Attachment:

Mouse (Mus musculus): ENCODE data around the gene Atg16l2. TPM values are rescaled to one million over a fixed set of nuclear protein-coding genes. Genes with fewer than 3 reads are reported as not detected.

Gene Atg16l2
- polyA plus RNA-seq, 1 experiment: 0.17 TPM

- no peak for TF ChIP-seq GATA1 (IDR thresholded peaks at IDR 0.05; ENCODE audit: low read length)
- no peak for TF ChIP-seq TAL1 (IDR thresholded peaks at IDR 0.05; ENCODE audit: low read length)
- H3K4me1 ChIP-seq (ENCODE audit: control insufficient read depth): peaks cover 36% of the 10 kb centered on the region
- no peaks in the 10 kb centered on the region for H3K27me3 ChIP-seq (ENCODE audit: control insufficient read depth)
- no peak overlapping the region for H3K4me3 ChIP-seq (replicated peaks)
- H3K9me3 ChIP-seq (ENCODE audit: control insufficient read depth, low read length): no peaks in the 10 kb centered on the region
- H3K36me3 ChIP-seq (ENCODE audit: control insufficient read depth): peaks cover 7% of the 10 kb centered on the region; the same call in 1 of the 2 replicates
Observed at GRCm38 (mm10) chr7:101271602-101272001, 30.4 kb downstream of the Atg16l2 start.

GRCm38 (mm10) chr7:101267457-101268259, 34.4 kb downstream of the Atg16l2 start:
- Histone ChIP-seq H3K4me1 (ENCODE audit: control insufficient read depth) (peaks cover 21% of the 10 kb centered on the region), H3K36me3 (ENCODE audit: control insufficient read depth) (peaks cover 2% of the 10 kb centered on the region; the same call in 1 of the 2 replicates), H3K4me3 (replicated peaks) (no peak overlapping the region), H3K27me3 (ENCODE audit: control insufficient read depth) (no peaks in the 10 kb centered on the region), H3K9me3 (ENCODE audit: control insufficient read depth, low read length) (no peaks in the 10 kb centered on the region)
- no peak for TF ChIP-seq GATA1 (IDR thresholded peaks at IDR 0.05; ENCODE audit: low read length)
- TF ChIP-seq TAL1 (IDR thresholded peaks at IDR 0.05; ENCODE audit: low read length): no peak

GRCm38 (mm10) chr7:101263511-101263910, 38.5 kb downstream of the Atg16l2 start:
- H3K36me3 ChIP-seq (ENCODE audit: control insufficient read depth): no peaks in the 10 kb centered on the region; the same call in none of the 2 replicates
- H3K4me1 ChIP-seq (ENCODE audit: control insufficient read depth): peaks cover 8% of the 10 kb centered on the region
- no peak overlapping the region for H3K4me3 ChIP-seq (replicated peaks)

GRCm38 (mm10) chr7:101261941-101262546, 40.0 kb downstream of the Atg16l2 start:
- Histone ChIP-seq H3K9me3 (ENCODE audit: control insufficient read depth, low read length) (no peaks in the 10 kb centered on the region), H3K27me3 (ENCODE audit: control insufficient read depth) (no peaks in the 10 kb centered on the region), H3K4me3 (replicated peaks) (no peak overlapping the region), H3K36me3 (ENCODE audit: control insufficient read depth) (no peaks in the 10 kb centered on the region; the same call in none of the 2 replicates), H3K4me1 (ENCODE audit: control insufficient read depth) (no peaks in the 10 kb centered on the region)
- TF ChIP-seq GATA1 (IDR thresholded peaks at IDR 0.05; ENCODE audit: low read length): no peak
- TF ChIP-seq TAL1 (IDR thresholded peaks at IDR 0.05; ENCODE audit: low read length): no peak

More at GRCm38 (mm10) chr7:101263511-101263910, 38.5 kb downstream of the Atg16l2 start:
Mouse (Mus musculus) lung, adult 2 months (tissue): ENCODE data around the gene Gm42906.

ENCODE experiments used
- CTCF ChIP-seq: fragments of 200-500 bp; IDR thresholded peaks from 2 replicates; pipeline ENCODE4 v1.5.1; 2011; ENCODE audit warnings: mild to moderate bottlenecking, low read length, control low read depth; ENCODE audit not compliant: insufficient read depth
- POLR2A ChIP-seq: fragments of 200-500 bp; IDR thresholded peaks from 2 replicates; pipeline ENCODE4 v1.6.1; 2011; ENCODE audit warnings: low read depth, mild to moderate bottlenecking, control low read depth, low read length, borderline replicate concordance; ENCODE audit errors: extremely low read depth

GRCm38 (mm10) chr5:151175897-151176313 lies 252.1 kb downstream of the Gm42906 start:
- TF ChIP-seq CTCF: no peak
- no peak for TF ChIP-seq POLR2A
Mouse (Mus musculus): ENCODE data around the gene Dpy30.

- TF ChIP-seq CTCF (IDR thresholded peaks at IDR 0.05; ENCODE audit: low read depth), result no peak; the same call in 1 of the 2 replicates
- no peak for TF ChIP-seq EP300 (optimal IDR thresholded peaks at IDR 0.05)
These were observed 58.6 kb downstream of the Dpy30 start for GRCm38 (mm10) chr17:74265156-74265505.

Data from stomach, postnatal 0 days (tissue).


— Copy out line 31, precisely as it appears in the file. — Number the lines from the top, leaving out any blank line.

- no peak for TF ChIP-seq POLR2A